Press Statements

CIPC Applauds Biden “Public Charge” Regulation as Major Win For Immigrant Families in California

Sacramento, California — A new “public charge” regulation, published on September 9th by the U.S. Department of Homeland Security (DHS), secures critical protections to facilitate immigrant families’ access to the health and social services safety net. While the final regulation largely restores and improves upon the public charge policy in place for 20 years prior to the Trump administration, it also makes improvements sought by the California Immigrant Policy Center and more than 1,000 other organizations across the U.S. coordinated by the Protecting Immigrant Families coalition (PIF). CIPC chairs the California Protecting Immigrant Families Coalition (CA PIF), composed of over 75 organizations across the state, including grassroots community-based organizations, policy advocates, and service providers.

“The Biden administration’s public charge rule brings us closer to our vision of a California for all, where immigrant families feel welcome to access the critical health, nutrition, and housing programs they need,” said Cynthia Buiza, CIPC’s Executive Director. “This new policy comes shortly after California made history by agreeing to fully remove immigration-based exclusions for Medi-Cal. We are eager to work with the Biden administration and our state government to make it clear to immigrant communities that these programs are available and safe to use without fear of immigration consequences.”

The Trump-era public charge rule cruelly deterred millions of qualified immigrant families from seeking health care and aid, for fear of immigration consequences. The new regulation will eliminate these potential consequences for immigrants when they access critical safety net programs, and reiterate to immigrant families that they should access the life-saving benefits for which they qualify without fear.

Additional Background:

Why does this matter?

Research confirms the now-reversed Trump public charge regulations and their widespread “chilling effect” deterred millions of immigrant families from seeking health care and aid during the pandemic, undermining pandemic response and widening racial disparities in its economic and health impact. Research indicates that, long after its reversal by the Biden Administration, persistent information gaps and concerns about the Trump policy continue to drive lower COVID-19 vaccination rates, increased food insecurity, and other disparities among immigrants of color.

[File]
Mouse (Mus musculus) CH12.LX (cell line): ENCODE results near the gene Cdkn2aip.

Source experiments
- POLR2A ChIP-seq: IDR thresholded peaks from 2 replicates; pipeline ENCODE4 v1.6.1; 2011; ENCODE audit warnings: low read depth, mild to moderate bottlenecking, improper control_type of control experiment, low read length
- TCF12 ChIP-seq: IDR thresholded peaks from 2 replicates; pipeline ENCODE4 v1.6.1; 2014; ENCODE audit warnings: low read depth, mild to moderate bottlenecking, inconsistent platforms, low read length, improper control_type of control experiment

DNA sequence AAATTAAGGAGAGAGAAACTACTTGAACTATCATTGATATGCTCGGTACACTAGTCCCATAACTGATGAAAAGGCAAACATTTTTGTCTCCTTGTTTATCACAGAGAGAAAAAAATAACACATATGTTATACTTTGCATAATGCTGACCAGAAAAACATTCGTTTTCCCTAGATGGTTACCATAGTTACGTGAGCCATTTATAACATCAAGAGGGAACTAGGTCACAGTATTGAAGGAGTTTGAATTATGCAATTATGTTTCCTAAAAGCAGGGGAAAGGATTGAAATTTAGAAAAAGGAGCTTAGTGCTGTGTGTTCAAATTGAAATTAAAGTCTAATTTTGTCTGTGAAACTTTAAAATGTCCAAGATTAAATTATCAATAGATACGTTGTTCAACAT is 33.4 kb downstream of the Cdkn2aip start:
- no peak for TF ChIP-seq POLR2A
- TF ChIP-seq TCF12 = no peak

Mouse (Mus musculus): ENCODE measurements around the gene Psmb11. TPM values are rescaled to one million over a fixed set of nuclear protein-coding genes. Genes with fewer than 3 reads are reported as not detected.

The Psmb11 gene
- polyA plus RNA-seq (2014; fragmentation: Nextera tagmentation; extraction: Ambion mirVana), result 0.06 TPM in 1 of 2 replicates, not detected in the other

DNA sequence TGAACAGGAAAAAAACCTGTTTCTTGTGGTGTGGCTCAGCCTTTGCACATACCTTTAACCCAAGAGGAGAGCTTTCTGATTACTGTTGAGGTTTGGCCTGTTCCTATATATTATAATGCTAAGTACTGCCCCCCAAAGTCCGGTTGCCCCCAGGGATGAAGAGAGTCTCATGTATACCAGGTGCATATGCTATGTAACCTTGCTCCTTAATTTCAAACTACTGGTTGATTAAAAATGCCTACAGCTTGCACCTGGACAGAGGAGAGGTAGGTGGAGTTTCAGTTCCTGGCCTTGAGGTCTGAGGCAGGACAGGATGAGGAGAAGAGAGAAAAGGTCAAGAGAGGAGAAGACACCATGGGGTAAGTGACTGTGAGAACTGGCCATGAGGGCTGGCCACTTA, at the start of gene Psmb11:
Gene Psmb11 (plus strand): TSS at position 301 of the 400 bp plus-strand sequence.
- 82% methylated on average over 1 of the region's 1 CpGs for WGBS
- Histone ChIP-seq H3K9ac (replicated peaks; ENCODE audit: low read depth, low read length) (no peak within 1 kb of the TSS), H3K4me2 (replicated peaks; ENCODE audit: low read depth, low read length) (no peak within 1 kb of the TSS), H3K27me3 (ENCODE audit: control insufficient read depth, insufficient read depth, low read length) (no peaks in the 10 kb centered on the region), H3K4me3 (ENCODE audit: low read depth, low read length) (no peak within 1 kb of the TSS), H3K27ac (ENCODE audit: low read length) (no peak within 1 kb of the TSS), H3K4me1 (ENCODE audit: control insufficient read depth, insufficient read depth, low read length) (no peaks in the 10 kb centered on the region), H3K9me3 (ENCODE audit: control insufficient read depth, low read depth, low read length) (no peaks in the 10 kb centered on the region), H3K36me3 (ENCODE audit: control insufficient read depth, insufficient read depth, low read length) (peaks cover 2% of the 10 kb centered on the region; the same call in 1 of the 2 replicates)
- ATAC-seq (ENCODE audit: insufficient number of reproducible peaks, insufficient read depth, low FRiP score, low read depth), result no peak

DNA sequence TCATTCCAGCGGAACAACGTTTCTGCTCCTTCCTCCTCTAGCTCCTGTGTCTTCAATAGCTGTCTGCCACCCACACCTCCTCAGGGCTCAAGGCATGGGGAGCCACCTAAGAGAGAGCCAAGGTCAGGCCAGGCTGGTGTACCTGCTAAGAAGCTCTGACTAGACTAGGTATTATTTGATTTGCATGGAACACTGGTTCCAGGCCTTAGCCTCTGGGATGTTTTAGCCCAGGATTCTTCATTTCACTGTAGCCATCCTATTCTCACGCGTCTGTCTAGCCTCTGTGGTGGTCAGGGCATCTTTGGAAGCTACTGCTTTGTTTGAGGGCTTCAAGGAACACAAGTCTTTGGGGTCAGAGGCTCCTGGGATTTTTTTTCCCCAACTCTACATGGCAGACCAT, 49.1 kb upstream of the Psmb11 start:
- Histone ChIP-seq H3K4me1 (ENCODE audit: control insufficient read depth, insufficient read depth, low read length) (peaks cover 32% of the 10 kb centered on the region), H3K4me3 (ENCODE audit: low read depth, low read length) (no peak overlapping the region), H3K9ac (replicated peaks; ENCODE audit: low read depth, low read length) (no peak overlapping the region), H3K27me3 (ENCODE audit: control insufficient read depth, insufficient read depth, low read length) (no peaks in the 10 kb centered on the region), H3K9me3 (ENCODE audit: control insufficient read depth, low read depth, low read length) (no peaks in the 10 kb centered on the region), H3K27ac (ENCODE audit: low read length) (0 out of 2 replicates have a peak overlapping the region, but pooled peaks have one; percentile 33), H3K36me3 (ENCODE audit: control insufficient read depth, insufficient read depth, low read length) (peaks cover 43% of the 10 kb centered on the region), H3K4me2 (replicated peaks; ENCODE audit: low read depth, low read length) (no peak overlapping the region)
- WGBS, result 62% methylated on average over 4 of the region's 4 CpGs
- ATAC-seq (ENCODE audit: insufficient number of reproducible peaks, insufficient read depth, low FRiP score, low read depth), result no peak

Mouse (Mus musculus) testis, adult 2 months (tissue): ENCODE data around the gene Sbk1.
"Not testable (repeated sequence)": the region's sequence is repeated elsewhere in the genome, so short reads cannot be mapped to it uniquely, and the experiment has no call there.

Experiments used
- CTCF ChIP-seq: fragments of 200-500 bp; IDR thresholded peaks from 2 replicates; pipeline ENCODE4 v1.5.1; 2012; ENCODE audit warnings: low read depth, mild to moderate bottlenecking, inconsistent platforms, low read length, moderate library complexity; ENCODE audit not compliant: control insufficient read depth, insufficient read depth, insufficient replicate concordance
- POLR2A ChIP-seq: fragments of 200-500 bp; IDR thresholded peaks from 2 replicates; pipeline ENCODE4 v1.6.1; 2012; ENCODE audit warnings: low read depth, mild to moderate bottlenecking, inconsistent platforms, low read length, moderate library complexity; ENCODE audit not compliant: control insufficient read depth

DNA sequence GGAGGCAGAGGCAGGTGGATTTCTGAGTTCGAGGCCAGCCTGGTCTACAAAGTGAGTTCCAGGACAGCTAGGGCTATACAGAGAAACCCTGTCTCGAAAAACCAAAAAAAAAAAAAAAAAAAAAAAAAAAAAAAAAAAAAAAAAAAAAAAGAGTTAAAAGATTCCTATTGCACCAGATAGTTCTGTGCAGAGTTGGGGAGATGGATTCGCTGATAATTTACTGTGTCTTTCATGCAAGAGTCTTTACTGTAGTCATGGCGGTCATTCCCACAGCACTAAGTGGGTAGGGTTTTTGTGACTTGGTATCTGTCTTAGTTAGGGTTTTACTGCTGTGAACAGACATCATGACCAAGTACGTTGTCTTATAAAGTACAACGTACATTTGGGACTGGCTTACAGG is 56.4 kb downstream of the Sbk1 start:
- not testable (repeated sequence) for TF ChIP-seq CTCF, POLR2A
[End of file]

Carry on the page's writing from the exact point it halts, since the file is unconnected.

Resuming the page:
How does this regulation relate to the Trump public charge policy?

The public charge regulation issued by the Trump DHS took effect just weeks before COVID-19 hit the United States. When the Biden Administration reversed the Trump policy in March 2021, it reverted to guidance in effect from 1999 through February 2020. The regulation issued on September 9, 2022, formally replaces that guidance. Regulations are harder to change than informal guidance, so the issuance of final public charge regulations protects against radical changes by future presidential administrations.

What does the final regulation do?

Based on a PIF coalition analysis, selected provisions of the final regulation clarify that:

  • A child’s or other family member’s use of federal safety net programs never affects the applicant’s immigration application.
  • CalFresh or Supplemental Nutrition Assistance Program (SNAP), California’s Supplemental Nutrition Program for Women, Infants, and Children (WIC), Covered California subsidies, Medicare, the Child Tax Credit, Section 8 housing assistance, and other “non-cash” federal programs (and state- and locally-funded versions of those programs) never affect immigration applications.
  • DHS will not consider the use of health care programs (like Medi-Cal or Medicaid, CHIP and the marketplace) by eligible immigrants and their family members.
  • DHS can consider long-term institutional care paid for by Medi-Cal or Medicaid (short term rehabilitation or community based services will not be considered), and cash assistance for income maintenance such as SSI, TANF (called CalWORKs in California), and state, local and tribal cash assistance. However, DHS must consider other factors such as education, income, and an affidavit of support. Therefore, the applicant’s use of long-term institutional care or cash assistance will not automatically result in a determination that the applicant is likely to become a public charge.


The California Immigrant Policy Center (CIPC) is a statewide immigrant rights organization that advocates for policies that protect and advance the rights of immigrants and their families throughout California. CIPC combines legislative and policy advocacy, strategic communications, statewide organizing, and regional coalition capacity building to pursue its mission of advocating for policies that uphold the humanity of immigrants and refugees while advancing racial, social, and economic justice.